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Book Review: The John Cleaver Trilogy
Dan Wells is a commentator on the wonderful Writing Excuses podcast and he always has great advice on the series. I had read a few Brandon Sanderson books because of the series and I also started Wells’ John Cleaver trilogy. I’m not someone who reads horror, in fact the only example I can think of is At the Mountains of Madness by H.P. Lovecraft. I don’t like being scared, even if that makes me a wimp. Still, I wanted to support the writers on the show and Wells writes horror. I just finished the third book and it’s time to review the John Cleaver series!
I Am Not a Serial Killer
John Cleaver is a fifteen year old sociopath who doesn’t want to become a serial killer, but knows he’s on the wrong path. He has rules in place that keep him from giving in to tendencies that would lead him down a killer’s path. He tries his best to not hate his family, avoid girls and finds himself most at home embalming corpses in his family’s mortuary.
But then a serial killer shows up in town and starts leaving victims around. John decides he needs to find and take down the killer before more people die, but that means breaking his rules. Not only that, but the reveal of the killer hits a little too close to home and is surprise for both John and the reader. Soon, it becomes a game of cat and mouse, with John trying to catch the killer without releasing his own inner demons.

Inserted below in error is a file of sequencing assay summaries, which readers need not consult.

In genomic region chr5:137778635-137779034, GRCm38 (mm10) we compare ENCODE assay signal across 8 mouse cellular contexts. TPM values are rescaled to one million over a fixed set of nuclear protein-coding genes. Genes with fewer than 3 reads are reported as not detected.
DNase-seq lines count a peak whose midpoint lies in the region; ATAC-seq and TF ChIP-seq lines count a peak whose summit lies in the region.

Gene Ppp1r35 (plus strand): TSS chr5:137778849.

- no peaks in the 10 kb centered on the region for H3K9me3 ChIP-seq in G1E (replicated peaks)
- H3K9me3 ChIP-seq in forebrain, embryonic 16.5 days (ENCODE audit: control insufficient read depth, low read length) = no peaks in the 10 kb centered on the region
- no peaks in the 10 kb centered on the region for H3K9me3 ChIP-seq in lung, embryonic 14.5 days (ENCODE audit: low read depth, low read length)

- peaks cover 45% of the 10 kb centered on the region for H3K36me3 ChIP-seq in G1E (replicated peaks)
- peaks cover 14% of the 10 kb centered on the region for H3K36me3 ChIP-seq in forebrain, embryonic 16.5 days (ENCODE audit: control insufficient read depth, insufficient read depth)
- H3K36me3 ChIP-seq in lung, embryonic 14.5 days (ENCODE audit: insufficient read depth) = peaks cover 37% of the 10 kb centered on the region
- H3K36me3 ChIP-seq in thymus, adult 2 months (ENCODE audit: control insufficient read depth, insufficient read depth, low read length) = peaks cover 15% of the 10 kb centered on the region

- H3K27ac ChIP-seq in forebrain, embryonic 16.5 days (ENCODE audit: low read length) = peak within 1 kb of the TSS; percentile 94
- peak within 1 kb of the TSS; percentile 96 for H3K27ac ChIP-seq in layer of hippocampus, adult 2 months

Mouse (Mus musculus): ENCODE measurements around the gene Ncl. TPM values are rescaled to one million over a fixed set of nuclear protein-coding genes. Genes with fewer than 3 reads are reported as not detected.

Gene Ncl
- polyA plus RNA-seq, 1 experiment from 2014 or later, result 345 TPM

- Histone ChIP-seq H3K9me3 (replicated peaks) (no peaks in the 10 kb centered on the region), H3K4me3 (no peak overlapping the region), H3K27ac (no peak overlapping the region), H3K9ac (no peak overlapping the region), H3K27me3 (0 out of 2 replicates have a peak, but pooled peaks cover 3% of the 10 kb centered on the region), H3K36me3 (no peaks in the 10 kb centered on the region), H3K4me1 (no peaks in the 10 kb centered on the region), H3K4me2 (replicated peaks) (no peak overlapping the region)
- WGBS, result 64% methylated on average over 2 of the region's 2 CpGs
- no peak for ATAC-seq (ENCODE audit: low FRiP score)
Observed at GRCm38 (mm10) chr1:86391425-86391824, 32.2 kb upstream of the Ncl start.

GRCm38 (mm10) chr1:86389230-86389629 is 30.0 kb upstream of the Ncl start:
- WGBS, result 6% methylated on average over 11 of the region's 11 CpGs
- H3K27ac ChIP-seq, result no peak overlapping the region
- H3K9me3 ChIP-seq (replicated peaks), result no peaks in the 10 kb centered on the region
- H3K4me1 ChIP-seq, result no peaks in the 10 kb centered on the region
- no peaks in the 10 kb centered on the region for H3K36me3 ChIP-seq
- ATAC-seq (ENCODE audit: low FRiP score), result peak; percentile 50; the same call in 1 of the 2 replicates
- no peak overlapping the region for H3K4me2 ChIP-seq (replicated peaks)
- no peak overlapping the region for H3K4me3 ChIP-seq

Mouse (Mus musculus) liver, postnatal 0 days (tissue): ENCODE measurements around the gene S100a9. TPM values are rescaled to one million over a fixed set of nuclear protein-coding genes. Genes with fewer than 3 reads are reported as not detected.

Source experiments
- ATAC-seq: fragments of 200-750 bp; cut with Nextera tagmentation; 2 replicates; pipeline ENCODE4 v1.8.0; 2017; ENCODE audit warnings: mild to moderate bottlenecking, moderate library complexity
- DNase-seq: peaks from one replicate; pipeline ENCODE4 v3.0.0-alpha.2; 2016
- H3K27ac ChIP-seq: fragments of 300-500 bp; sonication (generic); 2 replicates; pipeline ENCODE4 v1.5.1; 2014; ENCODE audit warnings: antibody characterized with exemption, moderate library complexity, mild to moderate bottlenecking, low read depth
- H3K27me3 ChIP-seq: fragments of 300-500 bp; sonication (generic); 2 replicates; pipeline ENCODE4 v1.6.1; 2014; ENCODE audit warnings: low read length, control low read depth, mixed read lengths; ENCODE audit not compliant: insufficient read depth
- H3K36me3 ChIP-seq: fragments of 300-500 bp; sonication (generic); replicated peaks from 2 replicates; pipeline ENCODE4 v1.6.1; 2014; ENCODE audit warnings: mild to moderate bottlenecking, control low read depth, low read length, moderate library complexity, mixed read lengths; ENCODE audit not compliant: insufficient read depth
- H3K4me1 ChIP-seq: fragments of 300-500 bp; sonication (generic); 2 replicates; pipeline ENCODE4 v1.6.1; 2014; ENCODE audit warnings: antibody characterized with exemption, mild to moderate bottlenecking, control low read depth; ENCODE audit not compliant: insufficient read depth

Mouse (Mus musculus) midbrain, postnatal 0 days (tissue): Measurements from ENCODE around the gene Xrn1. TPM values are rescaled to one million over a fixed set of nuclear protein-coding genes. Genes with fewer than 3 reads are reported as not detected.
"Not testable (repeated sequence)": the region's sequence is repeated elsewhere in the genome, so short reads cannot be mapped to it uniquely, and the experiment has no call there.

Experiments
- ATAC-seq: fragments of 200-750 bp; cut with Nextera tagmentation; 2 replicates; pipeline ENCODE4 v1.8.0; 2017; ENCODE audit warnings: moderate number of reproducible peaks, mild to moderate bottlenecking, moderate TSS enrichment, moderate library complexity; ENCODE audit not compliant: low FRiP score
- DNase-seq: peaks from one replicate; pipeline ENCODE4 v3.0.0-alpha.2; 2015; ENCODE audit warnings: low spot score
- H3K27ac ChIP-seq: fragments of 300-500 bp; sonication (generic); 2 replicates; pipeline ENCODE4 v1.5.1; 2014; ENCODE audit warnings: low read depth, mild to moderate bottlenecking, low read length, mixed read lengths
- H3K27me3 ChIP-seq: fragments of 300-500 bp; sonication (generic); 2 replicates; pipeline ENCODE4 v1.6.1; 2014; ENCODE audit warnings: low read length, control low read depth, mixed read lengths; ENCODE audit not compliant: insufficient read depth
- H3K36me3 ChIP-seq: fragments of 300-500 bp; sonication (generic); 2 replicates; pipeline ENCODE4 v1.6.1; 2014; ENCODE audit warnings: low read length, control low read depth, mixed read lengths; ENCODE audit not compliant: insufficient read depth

This is the first book of the series and it creeped me out. I read this book while home alone and that night I was convinced there was someone in the kitchen ready to kill me. Despite that, I finished the book. It was incredibly hard to put down and I was surprised how much I wanted to keep coming back. Once the killer has been revealed, the book takes on a different feel but never stops being scary. John is likable and pitiful. You want to see him cut loose but you hate how detached he is from everyone else. His interactions with girls are sad, but more of that comes in the second book. As the first of a trilogy, this book does a great job introducing us to the world and characters, as well as the threats. As a standalone, it’s the best in the series, easily the most focused. Even if you don’t have an interest in the rest of the series, you should check this book out.